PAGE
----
Royal Mail unveils details of £1.2bn IT spend

Royal Mail has lifted the wraps on how it plans to spend up to £1.2bn on IT-related projects over the next three to four years as it fights growing competition...

Royal Mail has lifted the wraps on how it plans to spend up to £1.2bn on IT-related projects over the next three to four years as it fights growing competition from rival delivery services.

Robin Dargue, the group's chief information officer and technical director, told Computer Weekly that a robust IT and logistics infrastructure will allow the company to develop new markets. "Adding IT content to products and services increases their value," he says.

The crux of Royal Mail is its capacity to deliver the right item to the right person, Dargue says. "Increasingly, the timing of the delivery is important to winning new business."

This is particularly so in addressing the opportunities offered by the burgeoning online retail sector, which is worth £4.5bn and is set to grow to £28bn by 2011, according to research firm IMRG.

Royal Mail is supplying up to 25,000 Intermec wireless handheld terminals to delivery staff to record customers' confirmation of the delivery of packages.

It is also installing mail sorting equipment, mobile handsets, delivery vehicles and online systems so that staff and customers will be able to track and trace each item in the system.

Dargue says "flats" - A4 magazines, catalogues and brochures - make up about one in six items of the typical daily mail bag. Royal Mail is installing high-speed sorting machines from Solystic to handle flats at its Langley plant near Heathrow.

It has also ordered upgrades from Siemens for integrated mail processors (IMPs), and replacements from Solystic for automated mail sorters. By March 2008 it had replaced the codemark printers that print machine-readable instructions on mail to speed sorting. So far, it has upgraded 21 IMPs.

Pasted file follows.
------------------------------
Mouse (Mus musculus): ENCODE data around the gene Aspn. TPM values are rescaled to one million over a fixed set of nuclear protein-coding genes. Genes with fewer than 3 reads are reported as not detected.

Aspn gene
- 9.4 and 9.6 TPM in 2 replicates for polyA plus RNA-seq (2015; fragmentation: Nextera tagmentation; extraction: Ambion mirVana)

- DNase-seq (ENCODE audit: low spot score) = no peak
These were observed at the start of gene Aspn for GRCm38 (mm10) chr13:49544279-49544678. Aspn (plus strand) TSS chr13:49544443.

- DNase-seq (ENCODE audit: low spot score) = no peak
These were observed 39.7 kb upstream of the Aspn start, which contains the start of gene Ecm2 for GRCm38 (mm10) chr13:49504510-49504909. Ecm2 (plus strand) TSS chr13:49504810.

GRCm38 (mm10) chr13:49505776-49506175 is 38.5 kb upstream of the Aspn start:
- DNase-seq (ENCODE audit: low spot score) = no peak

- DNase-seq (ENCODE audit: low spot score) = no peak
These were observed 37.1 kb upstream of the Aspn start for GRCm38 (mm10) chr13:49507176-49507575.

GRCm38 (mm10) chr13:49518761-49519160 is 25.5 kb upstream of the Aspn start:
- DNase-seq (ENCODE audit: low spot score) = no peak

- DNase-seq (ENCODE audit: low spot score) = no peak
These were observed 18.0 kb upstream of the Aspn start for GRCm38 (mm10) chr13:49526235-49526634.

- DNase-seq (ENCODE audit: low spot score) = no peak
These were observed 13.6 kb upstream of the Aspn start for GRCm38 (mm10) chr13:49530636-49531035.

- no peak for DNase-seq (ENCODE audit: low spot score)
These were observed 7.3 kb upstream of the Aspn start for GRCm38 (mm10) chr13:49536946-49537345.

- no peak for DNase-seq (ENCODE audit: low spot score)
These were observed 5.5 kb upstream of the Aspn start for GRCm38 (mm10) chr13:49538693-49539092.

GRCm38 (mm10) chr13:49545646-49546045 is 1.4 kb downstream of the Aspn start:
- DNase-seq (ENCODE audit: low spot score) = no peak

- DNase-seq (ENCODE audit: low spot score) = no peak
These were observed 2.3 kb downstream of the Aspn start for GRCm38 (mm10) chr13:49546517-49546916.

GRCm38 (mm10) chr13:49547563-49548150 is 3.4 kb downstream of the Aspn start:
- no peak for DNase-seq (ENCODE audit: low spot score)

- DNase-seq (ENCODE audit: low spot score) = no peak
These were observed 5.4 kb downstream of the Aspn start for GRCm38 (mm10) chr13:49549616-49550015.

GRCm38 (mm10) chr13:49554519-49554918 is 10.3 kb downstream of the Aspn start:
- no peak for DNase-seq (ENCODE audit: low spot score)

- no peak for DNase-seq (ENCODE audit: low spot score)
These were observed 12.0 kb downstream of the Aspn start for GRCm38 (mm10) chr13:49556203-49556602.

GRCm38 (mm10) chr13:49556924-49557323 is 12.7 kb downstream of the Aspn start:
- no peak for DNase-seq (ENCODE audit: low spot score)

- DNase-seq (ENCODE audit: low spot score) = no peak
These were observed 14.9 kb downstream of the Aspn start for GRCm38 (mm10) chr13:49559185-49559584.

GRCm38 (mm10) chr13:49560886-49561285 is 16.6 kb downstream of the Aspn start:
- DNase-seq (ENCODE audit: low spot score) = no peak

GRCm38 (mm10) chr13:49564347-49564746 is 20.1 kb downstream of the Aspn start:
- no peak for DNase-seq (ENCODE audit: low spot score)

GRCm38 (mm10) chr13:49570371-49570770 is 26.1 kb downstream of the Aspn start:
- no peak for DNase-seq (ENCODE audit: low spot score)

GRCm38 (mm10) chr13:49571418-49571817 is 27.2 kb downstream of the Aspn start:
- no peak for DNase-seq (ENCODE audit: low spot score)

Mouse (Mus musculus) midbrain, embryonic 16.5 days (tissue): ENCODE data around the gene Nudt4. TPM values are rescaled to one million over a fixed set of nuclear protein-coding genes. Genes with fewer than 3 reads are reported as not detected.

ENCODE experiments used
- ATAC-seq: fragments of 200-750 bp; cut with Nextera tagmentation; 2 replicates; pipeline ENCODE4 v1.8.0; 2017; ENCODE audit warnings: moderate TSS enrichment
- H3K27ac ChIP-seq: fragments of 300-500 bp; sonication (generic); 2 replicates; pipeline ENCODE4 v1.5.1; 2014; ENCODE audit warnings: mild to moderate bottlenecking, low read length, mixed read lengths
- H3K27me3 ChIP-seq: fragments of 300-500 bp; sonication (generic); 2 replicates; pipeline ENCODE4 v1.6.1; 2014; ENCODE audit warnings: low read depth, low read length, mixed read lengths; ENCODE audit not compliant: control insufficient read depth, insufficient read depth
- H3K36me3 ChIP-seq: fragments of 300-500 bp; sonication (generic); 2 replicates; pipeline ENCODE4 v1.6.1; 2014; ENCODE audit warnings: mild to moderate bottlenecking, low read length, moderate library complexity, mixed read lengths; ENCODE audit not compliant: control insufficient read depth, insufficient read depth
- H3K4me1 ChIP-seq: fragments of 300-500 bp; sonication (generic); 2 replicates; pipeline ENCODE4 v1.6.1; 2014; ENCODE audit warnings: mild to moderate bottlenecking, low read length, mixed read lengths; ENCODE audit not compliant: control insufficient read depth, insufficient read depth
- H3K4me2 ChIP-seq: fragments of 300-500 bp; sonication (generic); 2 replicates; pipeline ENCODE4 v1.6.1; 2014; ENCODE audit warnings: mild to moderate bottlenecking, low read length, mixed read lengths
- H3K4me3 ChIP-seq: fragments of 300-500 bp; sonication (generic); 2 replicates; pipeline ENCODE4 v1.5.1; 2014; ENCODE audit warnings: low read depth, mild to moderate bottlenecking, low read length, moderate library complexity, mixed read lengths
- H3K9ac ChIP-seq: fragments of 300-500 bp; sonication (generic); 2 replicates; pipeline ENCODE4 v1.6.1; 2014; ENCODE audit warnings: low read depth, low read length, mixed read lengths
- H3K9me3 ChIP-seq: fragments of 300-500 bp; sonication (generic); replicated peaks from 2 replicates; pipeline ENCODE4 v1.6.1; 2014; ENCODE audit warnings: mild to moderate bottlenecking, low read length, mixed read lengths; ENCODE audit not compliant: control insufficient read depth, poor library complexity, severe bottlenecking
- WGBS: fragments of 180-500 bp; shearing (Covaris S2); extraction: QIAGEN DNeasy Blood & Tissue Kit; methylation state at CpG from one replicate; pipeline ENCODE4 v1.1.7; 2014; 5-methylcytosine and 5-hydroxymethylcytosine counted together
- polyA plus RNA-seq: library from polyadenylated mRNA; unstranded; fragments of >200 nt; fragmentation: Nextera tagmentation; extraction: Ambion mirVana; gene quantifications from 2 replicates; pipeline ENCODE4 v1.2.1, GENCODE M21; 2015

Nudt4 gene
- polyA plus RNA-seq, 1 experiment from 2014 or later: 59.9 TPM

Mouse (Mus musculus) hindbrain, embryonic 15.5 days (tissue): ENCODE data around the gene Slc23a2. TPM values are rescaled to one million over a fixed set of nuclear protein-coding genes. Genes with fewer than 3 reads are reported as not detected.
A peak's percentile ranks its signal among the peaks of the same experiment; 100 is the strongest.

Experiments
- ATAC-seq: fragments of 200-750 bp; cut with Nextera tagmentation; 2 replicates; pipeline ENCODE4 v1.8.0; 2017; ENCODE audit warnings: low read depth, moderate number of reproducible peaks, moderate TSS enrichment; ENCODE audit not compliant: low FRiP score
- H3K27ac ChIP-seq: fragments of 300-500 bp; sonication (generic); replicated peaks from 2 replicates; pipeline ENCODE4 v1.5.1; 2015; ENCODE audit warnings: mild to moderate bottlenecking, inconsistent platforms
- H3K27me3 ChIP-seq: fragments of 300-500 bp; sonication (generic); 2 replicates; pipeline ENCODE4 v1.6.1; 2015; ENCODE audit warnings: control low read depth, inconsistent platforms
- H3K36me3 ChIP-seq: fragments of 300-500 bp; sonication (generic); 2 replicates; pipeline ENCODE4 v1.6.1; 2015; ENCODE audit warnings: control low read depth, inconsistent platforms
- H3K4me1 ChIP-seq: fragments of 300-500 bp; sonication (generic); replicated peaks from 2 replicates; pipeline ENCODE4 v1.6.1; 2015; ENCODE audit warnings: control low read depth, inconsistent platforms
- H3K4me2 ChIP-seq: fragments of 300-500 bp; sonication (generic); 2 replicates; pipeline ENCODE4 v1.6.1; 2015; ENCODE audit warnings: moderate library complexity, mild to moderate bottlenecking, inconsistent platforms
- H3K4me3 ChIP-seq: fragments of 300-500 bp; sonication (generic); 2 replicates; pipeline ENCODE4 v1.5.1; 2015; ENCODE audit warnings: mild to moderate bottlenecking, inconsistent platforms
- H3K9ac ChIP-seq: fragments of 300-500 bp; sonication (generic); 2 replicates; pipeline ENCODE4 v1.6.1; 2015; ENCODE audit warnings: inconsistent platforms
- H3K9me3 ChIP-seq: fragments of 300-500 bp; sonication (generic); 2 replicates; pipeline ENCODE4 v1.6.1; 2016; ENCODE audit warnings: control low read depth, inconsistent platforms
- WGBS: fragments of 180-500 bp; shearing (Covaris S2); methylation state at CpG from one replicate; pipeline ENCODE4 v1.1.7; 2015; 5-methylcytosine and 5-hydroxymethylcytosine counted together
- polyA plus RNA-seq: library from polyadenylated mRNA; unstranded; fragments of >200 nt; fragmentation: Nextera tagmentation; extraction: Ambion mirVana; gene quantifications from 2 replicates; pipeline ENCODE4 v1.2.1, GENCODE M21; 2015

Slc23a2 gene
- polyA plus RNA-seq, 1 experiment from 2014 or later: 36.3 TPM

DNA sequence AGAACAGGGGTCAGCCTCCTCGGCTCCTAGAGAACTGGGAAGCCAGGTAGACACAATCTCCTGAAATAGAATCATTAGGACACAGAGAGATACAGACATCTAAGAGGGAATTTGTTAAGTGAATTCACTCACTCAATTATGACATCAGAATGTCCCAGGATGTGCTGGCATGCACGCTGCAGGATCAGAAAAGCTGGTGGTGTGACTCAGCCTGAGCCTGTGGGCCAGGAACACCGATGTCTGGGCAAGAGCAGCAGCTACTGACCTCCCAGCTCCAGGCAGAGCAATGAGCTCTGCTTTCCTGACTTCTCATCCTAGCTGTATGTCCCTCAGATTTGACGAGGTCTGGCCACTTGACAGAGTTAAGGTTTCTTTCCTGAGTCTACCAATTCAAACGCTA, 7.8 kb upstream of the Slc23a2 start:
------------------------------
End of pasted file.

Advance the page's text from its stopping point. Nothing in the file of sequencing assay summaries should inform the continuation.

This summer Royal Mail will take delivery of the first of 400 Solystic walk-sequencing machines under a two-year deployment programme. These units sort mail into sequence along delivery routes and pre-fill postal delivery bags. This almost eliminates hand-sorting by staff.

Royal Mail handles more than 80 million items a year, and delivers to 28 million addresses nationwide. It is investigating new delivery vehicles, including powered bicycles, to make deliveries more efficient.

Dargue is about to appoint a chief information security officer, a position he regards as crucial to the business in future. One possibility is to use its 11,500 post offices to deliver national identity cards.

Royal Mail hopes these improvements will give it an unequalled logistics system that it can offer to customers in central and local government as well as business.

Dargue says Royal Mail is under pressure because its universal service licence obliges it to provide "last mile" delivery to every address in the country.

However, 17 other firms compete in Royal Mail's most lucrative market, direct mail.

"They can collect pre-sorted bulk mail from a single point, take it to our depots and rely on us to deliver it to the customer," Dargue says. "They don't carry the overhead of last mile delivery." That overhead includes 30,000 vehicles, 33,000 bicycles and 200,000 staff.

These are some of 10 to 20 major IT projects that Royal Mail has on the go, says Dargue. "If these were all delivered without the whole being greater than the parts, I would be disappointed," he says. "Royal Mail has for the first time an IT strategy that not only integrates with the business stategy, it is the business stategy."

Royal Mail's IT

Royal Mail relies largely on external suppliers such as CSC, Fujitsu, Lockheed Martin and Siemens to deliver the IT systems that underpin its operations and services. Royal Mail retains control of key elements, such as product development and security. The project management system Royal Mail uses is an in-house development. Suppliers are all ITIL and/or Prince2 users.

How Royal Mail is using IT to offer innovative services

  • Royal Mail's Smilers service allows online consumers to upload pictures of themselves (or their families or pets) and order sheets to create personalised first class stamps.
  • The company has formed an alliance with Sony DADC. This allows companies to send content-rich and interactive CDs which meet an individual's specific needs and interests, and to identify it with a unique code. Customers then use the code to track how people use the information on the disc.
  • Another alliance, with Brand Sense, lets customers incorporate scdents and tastes with digital media and packaging, pictures and sounds, into mailshots to boost response rates.
  • Royal Mail is also working with Vialuna, a marketing consultancy, to combine direct mail and online media such as personalised URLs and micro-websites. Integrating the two media can boost customer spending in response to mailshots by 25%, Royal Mail found.



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